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Syracuse football: Whose cake is this?

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Welcome back (once again) to a popular Dino Babers-ism.

Clemson v Syracuse Photo by Timothy T Ludwig/Getty Images

By halftime of Saturday’s Syracuse Orange football game, I was ready to write about there was no other choice but to fire Dino Babers.

After all, Syracuse had just managed to botch yet another late-half drive with poor clock and personnel management, en route to a missed field goal that sent the Orange into the break down 19-13 when a 20-19 lead was well within reach. And when I say “well within reach,” I mean having the ball at the one-yard line with two timeouts, yet squandering that in new and frustrating ways I’m not sure I’ve witnessed before.

You know what happened in the second half, of course. Syracuse got more aggressive, Garrett Shrader led two separate late touchdowns drives, and the Orange came back from nine points down to win, 41-36. It was the first win for Babers at Syracuse while trailing at the half. This feels notable in light of the still valid and numerous complaints about coaching halfway through this game (Babers also addressed some of it after the game).

It also brings back that cake-baking Dino-ism.

Among the many metaphors Babers used to trot out (ah, simpler times), the cake-baking one is among my favorites. Mostly because it’s so adaptable. In fact, I referenced it for a completely different article following the week two loss to Rutgers this year. But now I have a different question:

Whose cake is this anymore?

Because I think the points made back in September around Babers still stand. Much of what happens from a coaching perspective each weekend is over- or under-thought. There are glaring issues that get in the way of winning football games. There should be more progress than there has been. Even Dino seems to believe as much.

BUT... at the same time, the second half saw a team that was far more aggressive on offense, and overall we saw new and interesting wrinkles on the day. That doesn’t excuse what transpired late in the second quarter, and you could argue the Orange wouldn’t have needed the late touchdown had coaching managed that situation better to begin with. Still, Syracuse was 4-for-4 on fourth down for the day, and did bring the sort of aggression we’ve been clamoring for.

The difference, of course, is the play of Garrett Shrader. While not perfect (he did complete fewer than 50% of his throws vs. Virginia Tech, after all), his style of play facilitates a level of aggression that stands to benefit Babers and Sterlin Gilbert. We’ve seen it for the last four weeks now, where Shrader has been at the helm for late-game drives to score critical points for Syracuse. Along with the two late touchdowns against Virginia Tech, he was the catalyst to get SU within a field goal of Clemson last Friday, and the reason they were in range late when Andre Szmyt missed the game-tying try. You can give him (and Sean Tucker) credit for sticking around vs. Florida State and Wake Forest as well.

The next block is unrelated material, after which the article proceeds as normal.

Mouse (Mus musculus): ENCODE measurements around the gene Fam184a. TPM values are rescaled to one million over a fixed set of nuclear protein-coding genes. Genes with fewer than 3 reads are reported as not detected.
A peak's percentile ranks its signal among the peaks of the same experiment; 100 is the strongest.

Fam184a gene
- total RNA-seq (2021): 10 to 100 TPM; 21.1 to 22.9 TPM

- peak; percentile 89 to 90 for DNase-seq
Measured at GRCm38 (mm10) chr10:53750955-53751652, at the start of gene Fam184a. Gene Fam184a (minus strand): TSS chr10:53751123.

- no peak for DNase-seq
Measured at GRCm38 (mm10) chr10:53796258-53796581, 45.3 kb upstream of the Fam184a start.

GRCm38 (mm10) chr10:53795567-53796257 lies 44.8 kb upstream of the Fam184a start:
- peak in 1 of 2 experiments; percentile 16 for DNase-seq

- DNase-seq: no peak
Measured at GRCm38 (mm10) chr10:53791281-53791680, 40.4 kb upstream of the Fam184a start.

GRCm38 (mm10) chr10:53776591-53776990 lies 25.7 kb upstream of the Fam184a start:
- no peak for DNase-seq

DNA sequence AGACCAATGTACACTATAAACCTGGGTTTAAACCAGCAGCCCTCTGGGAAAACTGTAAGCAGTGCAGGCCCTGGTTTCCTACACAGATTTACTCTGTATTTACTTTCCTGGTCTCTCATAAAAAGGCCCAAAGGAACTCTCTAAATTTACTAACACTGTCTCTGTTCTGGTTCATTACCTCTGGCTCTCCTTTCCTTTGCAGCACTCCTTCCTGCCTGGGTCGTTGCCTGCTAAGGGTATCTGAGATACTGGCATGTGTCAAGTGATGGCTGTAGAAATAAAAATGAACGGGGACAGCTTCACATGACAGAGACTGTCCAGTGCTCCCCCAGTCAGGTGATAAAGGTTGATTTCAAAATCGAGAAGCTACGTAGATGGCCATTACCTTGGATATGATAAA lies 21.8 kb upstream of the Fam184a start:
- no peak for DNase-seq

So while we see a more aggressive approach on the field and perhaps a renewed sense of optimism about the Orange’s fortunes, you start to wonder who’s really baked this cake we’re now gladly eating? Is it Babers, who is responsible for the various coaching issues that keep games perhaps tighter than they otherwise would be? Or does the cake come courtesy of Shrader, who’s been able to revitalize a stagnant offense into something interesting and effective — even if not always efficient?

Because to me, his play at quarterback is the main difference between winning and losing right now. The play-calling being freed up to utilize his strengths helps, of course. But the ability to execute on those ideas still lie with him, and he’s delivering.

We haven’t seen a ton of game-winning drives at Syracuse in recent years, under any QB. Shrader’s managed to repeatedly will the Orange into real decisive moments of football in the waning minutes of games. That’s not to short-change Tucker’s fantastic season or the defense’s great play most weeks (perhaps this one excepted). But it’s Shrader who’s steering this ship and making up for coaching deficiencies, while also potentially helping Babers & Co. get out of their own way on offense. Or at least just simplifying things to the point of “just let Shrader cook” — or bake, as if we want to stay on theme.

Now, we know how putting your gameplan in one player goes, and if this staff wants to live by that sword, they’ll potentially die by it as well. For those still questioning Babers, though (and we all should be), we do have to wonder whether the component parts on this team would all fit together better if someone else is mixing the batter.

Does that matter if we’re winning? It should, to be honest. And as we know from the last month of football, the line between a win and a loss has been razor-thin. You want the person in charge to have you on the right side more often than not, though.